It has been found that 4,800 out of about 80,000 businesses that received “Additional youth employment subsidies” from the government have already been shut down. Under this system, the government offered financial incentives of up to 9 million won per year to SMEs that employ young people as regular workers for three years. Its goal was to help young people have stable employment for an extended period. However, about 20,000 jobs for the youths created by companies that went out of business had a fleeting nature, resulting in a waste of 148.8 billion won in tax money paid as subsidies.
Initially, when this project was pilot-launched in August 2017, only SMEs with growth prospects with revenue over a certain amount in the preceding three years were eligible for subsidy payments. However, with the expansion of this program in March 2018, SMEs with five or more employees, excluding hazardous industries, became eligible for subsidy payments, with revenue screening abolished. In other words, it has changed to a system in which companies could receive subsidies without the proof of financial data as long as they turned in the employment contract of the hired youth and documents proving wage payment for them.
For programs that the government provides subsidies to create jobs, it is common sense to review the business conditions to determine whether the company can maintain long-term employment. As for the “Employment incentives for the middle-aged job creation” program, which supports small and medium-sized enterprises that hire job seekers over the age of 50, the evaluation results of the financial soundness of the companies applying are reflected in the selection of subsidy recipient companies. However, as the youth employment incentives selected subsidy recipient companies without evaluating the company's financial situation, there were cases where a business with annual sales of zero received the subsidy before going out of business. No wonder some say that that tax money is up for grabs.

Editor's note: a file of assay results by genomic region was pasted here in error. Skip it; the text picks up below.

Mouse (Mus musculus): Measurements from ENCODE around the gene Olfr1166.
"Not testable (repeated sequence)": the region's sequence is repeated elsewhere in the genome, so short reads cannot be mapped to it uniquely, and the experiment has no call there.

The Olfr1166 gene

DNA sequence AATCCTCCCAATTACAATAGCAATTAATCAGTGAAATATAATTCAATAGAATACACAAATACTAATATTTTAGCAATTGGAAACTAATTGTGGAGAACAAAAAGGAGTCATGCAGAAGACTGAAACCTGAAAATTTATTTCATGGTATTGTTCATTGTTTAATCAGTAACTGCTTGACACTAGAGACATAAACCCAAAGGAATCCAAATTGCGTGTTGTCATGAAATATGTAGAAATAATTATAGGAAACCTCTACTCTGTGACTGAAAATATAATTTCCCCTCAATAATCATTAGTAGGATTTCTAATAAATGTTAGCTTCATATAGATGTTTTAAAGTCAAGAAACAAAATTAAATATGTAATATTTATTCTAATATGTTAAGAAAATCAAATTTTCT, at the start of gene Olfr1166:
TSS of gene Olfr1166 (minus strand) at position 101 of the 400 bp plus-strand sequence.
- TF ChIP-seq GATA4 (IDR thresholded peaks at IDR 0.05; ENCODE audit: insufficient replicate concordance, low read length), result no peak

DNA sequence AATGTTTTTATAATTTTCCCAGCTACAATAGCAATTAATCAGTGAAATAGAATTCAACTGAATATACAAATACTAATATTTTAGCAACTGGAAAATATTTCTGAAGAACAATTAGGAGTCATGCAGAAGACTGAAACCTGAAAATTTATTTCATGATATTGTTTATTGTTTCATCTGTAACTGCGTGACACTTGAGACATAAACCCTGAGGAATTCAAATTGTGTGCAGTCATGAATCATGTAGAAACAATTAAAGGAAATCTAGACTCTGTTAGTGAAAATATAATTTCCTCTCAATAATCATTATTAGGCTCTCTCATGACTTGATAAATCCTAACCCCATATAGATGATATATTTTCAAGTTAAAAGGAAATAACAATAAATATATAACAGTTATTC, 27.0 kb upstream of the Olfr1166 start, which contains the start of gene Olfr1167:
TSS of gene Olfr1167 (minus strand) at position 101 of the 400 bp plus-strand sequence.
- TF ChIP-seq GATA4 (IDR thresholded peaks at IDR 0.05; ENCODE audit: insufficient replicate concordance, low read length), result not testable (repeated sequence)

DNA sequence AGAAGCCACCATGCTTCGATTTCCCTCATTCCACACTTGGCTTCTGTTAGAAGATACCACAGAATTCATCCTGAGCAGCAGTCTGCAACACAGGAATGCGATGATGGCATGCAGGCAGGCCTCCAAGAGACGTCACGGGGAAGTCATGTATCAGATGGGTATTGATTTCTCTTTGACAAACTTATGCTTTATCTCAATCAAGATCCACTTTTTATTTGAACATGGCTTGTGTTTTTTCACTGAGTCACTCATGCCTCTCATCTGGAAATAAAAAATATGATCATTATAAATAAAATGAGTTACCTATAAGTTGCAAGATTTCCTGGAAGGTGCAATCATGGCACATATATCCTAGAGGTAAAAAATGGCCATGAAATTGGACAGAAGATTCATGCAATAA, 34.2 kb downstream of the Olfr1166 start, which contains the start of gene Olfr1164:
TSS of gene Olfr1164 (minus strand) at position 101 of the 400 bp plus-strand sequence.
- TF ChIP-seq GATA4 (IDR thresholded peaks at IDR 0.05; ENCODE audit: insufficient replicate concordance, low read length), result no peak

The Board of Audit and Inspection, which audited the youth employment subsidy program, notified the Ministry of Employment and Labor last month, saying, “When pursuing similar job creation programs in the future, you need to come up with improvement measures such as setting financial criteria to screen businesses.” However, the “Youth job leap incentive,” which replaces the youth incentive program, is run without financial requirement review. It is high time that the Ministry of Employment and Labor strengthen the screening criteria for youth job-related subsidies so that no precious tax money will be wasted.